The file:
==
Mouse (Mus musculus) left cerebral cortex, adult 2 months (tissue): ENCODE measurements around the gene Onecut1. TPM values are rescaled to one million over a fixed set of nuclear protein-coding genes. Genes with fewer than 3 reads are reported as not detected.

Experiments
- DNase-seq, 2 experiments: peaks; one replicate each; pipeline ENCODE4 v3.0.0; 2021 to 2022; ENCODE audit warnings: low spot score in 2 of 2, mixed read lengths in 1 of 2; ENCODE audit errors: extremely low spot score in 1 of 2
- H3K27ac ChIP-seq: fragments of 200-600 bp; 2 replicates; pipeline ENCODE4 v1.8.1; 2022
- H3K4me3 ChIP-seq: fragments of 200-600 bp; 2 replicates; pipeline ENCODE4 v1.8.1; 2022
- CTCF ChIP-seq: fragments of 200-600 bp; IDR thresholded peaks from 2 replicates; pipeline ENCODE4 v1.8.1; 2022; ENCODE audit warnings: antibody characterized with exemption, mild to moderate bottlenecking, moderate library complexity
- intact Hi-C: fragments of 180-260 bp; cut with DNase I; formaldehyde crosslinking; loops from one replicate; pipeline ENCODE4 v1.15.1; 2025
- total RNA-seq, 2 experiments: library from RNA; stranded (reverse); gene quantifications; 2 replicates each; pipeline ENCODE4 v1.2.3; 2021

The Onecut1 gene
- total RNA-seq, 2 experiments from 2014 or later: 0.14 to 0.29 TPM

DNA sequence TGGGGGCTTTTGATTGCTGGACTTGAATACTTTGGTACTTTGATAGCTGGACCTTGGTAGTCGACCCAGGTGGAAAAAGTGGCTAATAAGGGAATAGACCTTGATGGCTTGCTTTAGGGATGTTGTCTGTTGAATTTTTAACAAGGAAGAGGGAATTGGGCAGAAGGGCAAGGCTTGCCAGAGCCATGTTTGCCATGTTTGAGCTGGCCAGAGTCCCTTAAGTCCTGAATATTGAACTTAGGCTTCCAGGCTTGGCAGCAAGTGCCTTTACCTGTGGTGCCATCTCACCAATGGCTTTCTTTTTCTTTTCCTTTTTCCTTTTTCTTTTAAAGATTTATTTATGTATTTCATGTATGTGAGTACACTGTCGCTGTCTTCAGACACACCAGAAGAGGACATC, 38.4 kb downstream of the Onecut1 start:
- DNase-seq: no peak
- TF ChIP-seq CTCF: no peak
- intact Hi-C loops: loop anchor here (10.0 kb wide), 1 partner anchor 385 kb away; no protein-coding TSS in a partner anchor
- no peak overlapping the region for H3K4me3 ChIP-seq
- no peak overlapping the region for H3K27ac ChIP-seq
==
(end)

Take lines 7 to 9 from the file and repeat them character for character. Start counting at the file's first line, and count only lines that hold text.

- intact Hi-C: fragments of 180-260 bp; cut with DNase I; formaldehyde crosslinking; loops from one replicate; pipeline ENCODE4 v1.15.1; 2025
- total RNA-seq, 2 experiments: library from RNA; stranded (reverse); gene quantifications; 2 replicates each; pipeline ENCODE4 v1.2.3; 2021

The Onecut1 gene